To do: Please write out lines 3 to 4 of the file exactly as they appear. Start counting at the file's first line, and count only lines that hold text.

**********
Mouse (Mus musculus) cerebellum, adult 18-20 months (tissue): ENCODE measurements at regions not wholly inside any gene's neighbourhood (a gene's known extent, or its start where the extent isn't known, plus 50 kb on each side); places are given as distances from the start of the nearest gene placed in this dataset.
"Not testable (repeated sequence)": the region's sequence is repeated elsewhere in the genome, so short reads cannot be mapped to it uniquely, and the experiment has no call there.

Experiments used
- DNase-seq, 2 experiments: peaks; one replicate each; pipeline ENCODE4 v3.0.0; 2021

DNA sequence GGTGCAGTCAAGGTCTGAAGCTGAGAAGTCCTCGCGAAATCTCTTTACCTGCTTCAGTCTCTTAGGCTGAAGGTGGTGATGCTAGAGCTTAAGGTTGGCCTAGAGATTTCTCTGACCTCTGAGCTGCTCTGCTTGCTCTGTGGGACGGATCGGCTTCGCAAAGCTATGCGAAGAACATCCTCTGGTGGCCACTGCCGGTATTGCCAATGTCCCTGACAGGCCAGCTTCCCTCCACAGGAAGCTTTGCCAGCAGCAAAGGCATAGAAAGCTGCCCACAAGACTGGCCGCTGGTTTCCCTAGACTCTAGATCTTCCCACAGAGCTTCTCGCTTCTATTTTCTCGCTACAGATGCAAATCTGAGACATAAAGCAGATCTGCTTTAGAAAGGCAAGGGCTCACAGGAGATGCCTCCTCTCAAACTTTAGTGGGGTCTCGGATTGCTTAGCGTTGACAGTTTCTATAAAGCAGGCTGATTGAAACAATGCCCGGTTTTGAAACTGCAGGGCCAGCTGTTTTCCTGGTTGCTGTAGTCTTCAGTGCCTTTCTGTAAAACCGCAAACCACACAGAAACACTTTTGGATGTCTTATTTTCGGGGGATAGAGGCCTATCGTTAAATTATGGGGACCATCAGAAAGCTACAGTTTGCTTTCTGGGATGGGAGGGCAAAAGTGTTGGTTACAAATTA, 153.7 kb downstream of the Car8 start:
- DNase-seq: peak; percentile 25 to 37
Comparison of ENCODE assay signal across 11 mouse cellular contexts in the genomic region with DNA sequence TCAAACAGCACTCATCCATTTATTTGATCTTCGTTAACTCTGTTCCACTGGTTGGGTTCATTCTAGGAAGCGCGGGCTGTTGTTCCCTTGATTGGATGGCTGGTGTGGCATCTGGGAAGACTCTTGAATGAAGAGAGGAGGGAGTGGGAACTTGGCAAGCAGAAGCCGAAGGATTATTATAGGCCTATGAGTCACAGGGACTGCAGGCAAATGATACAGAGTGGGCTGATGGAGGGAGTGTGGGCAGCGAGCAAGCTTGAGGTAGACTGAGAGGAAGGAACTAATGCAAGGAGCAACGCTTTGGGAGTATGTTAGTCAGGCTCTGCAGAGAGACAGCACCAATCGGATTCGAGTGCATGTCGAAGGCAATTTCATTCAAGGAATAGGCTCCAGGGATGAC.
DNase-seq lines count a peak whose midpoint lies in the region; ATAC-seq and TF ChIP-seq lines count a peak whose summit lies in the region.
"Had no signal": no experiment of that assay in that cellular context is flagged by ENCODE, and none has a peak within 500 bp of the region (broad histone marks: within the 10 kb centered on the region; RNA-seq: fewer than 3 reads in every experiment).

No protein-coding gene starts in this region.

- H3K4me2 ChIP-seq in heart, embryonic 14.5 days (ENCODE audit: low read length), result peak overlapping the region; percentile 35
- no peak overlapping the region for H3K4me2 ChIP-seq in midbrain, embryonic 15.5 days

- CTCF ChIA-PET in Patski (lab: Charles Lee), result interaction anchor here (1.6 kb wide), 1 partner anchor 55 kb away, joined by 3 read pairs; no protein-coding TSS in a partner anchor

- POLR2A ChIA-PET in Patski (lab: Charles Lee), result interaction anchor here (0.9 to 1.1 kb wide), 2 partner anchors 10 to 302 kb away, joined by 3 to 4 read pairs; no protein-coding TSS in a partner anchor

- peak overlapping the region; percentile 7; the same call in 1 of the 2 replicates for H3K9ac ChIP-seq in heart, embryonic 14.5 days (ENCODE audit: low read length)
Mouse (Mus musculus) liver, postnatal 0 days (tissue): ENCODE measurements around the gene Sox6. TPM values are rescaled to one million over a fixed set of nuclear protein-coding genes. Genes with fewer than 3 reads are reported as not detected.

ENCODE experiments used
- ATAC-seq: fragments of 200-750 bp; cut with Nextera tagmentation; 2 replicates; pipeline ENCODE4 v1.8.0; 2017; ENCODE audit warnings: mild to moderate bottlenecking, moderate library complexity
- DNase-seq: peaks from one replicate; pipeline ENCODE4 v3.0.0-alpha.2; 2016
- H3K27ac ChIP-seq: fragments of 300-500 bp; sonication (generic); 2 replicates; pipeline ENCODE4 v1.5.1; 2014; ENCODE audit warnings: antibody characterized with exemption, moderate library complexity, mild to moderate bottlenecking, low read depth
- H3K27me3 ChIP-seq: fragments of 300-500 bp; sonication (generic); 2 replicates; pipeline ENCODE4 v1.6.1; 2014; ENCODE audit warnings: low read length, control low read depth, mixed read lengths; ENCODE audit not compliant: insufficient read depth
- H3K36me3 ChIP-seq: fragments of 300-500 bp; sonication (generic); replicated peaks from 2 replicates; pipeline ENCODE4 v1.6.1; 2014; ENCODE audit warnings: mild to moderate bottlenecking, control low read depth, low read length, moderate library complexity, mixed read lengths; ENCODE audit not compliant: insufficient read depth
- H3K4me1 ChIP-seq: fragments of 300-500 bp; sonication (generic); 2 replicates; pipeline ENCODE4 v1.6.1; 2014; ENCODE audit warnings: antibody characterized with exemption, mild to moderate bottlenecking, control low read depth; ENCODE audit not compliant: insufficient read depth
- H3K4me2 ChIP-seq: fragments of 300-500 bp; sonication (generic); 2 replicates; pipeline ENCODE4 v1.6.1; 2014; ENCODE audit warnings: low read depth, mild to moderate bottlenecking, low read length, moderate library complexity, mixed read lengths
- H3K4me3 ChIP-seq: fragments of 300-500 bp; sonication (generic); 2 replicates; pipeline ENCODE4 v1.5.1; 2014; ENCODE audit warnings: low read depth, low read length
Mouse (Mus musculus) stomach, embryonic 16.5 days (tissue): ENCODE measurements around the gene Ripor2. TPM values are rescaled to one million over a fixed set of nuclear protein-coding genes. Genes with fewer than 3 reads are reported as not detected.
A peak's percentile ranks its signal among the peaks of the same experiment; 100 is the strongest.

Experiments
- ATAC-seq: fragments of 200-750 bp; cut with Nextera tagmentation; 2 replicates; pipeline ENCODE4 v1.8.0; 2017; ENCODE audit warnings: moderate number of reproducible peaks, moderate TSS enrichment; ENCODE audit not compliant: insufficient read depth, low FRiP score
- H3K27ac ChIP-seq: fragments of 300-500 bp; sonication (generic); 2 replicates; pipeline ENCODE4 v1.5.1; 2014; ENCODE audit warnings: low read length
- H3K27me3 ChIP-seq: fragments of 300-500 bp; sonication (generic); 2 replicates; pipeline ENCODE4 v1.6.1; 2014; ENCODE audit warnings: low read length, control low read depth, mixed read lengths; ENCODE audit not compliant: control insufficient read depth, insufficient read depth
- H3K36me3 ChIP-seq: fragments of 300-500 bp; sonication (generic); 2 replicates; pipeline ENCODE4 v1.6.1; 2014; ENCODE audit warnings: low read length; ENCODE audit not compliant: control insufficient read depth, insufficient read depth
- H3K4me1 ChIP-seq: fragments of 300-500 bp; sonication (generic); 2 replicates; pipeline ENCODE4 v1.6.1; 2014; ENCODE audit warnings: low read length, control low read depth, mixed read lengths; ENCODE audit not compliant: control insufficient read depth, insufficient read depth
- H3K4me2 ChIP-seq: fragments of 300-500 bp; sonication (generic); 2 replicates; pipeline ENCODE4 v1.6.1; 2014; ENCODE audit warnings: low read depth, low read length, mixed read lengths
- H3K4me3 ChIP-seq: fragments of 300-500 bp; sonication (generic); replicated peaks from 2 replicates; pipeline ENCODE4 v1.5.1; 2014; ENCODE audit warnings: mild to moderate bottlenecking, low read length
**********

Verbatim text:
Experiments used
- DNase-seq, 2 experiments: peaks; one replicate each; pipeline ENCODE4 v3.0.0; 2021